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The house I live in has been built around 1939 and is accompanied by a water well that is about 6 m deep. This was dug out by hand, 0.5 m a day, added scaffolding, added concrete and so on for a few weeks. I think, but see the below figure where on the right side you can see the jagged ledges that would explain this hypothesis.

In the past (think 1990), this well has been the only source of water for the house, but ever since we’ve been connected to a public water source, it’s been there mostly for show.

Soon we’ll be rebuilding the house and rainfall from the roof will have to go somewhere. One of the options is to use this well to siphon the water into. It would be a great feature if the water would flow out of the well so as not to overflow.

In the first week of this May, there was a large rainfall and water level was about 220 cm above the top edge of the well (about 1 m under the surface). This was the ideal opportunity for me to measure how fast the water will go down. Using a tape measure, I measured the distance from the top of the well to the water level with about 5 cm accuracy. It’s hard to measure precisely because I could only approximately see when the measurer hit the water level. I noted date and time and wrote it down into a Google Spreadsheet table.

To calculate the rate, I created a (generalized) linear model where I would model water level height as a function of time (seconds). In R parlance, that would be `glm(water_level_height ~ time)`. Summary of the model is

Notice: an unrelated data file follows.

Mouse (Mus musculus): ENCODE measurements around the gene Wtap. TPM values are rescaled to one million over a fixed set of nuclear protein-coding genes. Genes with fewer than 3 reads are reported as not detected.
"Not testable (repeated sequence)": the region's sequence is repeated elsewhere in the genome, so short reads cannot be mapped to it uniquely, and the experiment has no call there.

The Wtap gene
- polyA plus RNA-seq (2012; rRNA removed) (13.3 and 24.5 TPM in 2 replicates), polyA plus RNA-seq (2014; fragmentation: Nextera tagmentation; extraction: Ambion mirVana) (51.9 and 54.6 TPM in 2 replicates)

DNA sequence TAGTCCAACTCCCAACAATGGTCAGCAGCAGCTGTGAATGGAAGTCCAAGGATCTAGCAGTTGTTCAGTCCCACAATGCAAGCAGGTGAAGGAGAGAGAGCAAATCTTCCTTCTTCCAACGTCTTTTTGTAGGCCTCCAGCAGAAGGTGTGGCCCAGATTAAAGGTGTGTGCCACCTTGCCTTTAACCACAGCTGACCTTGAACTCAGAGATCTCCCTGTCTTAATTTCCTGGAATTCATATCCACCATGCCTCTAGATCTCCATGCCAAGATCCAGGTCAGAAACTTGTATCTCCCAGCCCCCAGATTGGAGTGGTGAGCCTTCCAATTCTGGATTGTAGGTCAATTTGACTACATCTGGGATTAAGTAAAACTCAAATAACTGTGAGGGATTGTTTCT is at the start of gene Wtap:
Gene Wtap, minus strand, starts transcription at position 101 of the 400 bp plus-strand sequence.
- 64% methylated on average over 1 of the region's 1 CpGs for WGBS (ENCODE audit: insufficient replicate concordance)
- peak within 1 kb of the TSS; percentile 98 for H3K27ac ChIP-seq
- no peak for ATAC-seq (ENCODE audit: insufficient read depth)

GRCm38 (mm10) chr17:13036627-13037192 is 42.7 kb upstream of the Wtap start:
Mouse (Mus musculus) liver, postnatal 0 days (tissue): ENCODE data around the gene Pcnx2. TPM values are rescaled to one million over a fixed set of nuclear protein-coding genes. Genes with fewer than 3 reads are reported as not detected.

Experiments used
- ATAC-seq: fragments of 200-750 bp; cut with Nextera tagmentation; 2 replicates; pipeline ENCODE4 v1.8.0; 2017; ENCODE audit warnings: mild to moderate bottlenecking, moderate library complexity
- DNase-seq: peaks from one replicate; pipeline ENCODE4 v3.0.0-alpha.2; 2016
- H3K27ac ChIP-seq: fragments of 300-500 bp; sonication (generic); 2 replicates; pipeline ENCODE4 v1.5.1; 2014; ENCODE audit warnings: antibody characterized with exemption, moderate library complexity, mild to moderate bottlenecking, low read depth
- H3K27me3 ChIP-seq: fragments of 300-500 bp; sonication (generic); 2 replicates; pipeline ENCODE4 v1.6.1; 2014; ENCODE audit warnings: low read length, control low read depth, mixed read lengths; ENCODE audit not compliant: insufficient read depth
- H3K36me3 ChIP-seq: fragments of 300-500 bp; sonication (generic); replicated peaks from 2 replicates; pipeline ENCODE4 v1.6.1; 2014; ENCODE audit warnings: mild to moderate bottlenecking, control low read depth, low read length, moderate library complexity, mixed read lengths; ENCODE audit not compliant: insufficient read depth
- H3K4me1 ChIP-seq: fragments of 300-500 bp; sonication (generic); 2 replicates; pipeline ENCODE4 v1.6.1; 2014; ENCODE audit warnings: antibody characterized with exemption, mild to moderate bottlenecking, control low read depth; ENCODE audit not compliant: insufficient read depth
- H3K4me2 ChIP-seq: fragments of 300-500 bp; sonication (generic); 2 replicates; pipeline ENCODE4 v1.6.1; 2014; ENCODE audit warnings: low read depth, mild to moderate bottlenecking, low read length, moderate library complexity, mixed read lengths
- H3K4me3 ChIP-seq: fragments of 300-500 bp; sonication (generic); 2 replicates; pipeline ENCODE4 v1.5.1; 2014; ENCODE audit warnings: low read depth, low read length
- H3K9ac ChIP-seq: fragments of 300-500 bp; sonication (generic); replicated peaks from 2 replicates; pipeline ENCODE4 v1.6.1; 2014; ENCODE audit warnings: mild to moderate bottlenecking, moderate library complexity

```##
## Call:
## glm(formula = razdalja_cm ~ date_time, data = xy)
##
## Deviance Residuals:
##     Min       1Q   Median       3Q      Max
## -12.257   -3.863   -1.472    4.954   13.578
##
## Coefficients:
##                     Estimate       Std. Error t value      Pr(>|t|)
## (Intercept) -619585.78740010   22316.13758332  -27.76 0.00000000306 ***
## date_time         0.00038248       0.00001377   27.78 0.00000000304 ***
## ---
## Signif. codes:  0 '***' 0.001 '**' 0.01 '*' 0.05 '.' 0.1 ' ' 1
##
## (Dispersion parameter for gaussian family taken to be 61.77171)
##
##     Null deviance: 48160.00  on 9  degrees of freedom
## Residual deviance:   494.17  on 8  degrees of freedom
## AIC: 73.382
##
## Number of Fisher Scoring iterations: 2
```

If you look at the `date_time` coefficient, it says that the water level changes 0.00038 cm per second. That makes it about 33 cm a day. The measurements were taken in the span of 6.68 days, so the total lowering of the water level was about 221 cm (calculated backwards from the model). Which is approximately what I measured, starting at 220 cm and ending at 430 cm below water well edge.

To put this into liters, given the diameter of 100 cm, that translates to outflow of 230 L of water per day.

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